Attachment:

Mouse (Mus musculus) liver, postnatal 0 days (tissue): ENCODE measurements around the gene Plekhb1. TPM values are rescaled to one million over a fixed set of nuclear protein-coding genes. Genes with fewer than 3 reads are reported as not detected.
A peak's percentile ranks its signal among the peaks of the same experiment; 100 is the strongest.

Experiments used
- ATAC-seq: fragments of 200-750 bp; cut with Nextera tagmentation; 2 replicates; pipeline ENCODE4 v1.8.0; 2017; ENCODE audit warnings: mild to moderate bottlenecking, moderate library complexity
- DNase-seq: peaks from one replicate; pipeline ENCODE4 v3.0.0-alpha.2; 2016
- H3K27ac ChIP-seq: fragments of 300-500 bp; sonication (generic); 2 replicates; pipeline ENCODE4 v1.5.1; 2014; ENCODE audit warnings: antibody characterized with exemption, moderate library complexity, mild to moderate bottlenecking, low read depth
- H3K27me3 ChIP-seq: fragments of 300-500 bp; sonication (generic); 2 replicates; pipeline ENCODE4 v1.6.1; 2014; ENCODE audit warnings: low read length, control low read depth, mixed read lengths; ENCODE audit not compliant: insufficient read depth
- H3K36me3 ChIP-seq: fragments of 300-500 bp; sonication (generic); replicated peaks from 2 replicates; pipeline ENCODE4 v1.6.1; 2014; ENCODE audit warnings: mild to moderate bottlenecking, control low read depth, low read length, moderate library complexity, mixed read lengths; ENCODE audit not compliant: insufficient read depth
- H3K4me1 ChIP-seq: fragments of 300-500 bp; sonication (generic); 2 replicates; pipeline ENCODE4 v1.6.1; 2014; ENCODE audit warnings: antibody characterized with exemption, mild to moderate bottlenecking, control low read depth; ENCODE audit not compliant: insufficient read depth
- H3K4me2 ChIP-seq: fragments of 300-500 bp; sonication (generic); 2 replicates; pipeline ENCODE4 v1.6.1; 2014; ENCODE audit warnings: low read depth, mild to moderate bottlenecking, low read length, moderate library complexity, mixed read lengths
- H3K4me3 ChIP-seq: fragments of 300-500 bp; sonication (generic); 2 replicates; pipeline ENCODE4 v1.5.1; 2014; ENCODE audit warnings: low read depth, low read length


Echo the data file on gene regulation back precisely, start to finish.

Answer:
Mouse (Mus musculus) liver, postnatal 0 days (tissue): ENCODE measurements around the gene Plekhb1. TPM values are rescaled to one million over a fixed set of nuclear protein-coding genes. Genes with fewer than 3 reads are reported as not detected.
A peak's percentile ranks its signal among the peaks of the same experiment; 100 is the strongest.

Experiments used
- ATAC-seq: fragments of 200-750 bp; cut with Nextera tagmentation; 2 replicates; pipeline ENCODE4 v1.8.0; 2017; ENCODE audit warnings: mild to moderate bottlenecking, moderate library complexity
- DNase-seq: peaks from one replicate; pipeline ENCODE4 v3.0.0-alpha.2; 2016
- H3K27ac ChIP-seq: fragments of 300-500 bp; sonication (generic); 2 replicates; pipeline ENCODE4 v1.5.1; 2014; ENCODE audit warnings: antibody characterized with exemption, moderate library complexity, mild to moderate bottlenecking, low read depth
- H3K27me3 ChIP-seq: fragments of 300-500 bp; sonication (generic); 2 replicates; pipeline ENCODE4 v1.6.1; 2014; ENCODE audit warnings: low read length, control low read depth, mixed read lengths; ENCODE audit not compliant: insufficient read depth
- H3K36me3 ChIP-seq: fragments of 300-500 bp; sonication (generic); replicated peaks from 2 replicates; pipeline ENCODE4 v1.6.1; 2014; ENCODE audit warnings: mild to moderate bottlenecking, control low read depth, low read length, moderate library complexity, mixed read lengths; ENCODE audit not compliant: insufficient read depth
- H3K4me1 ChIP-seq: fragments of 300-500 bp; sonication (generic); 2 replicates; pipeline ENCODE4 v1.6.1; 2014; ENCODE audit warnings: antibody characterized with exemption, mild to moderate bottlenecking, control low read depth; ENCODE audit not compliant: insufficient read depth
- H3K4me2 ChIP-seq: fragments of 300-500 bp; sonication (generic); 2 replicates; pipeline ENCODE4 v1.6.1; 2014; ENCODE audit warnings: low read depth, mild to moderate bottlenecking, low read length, moderate library complexity, mixed read lengths
- H3K4me3 ChIP-seq: fragments of 300-500 bp; sonication (generic); 2 replicates; pipeline ENCODE4 v1.5.1; 2014; ENCODE audit warnings: low read depth, low read length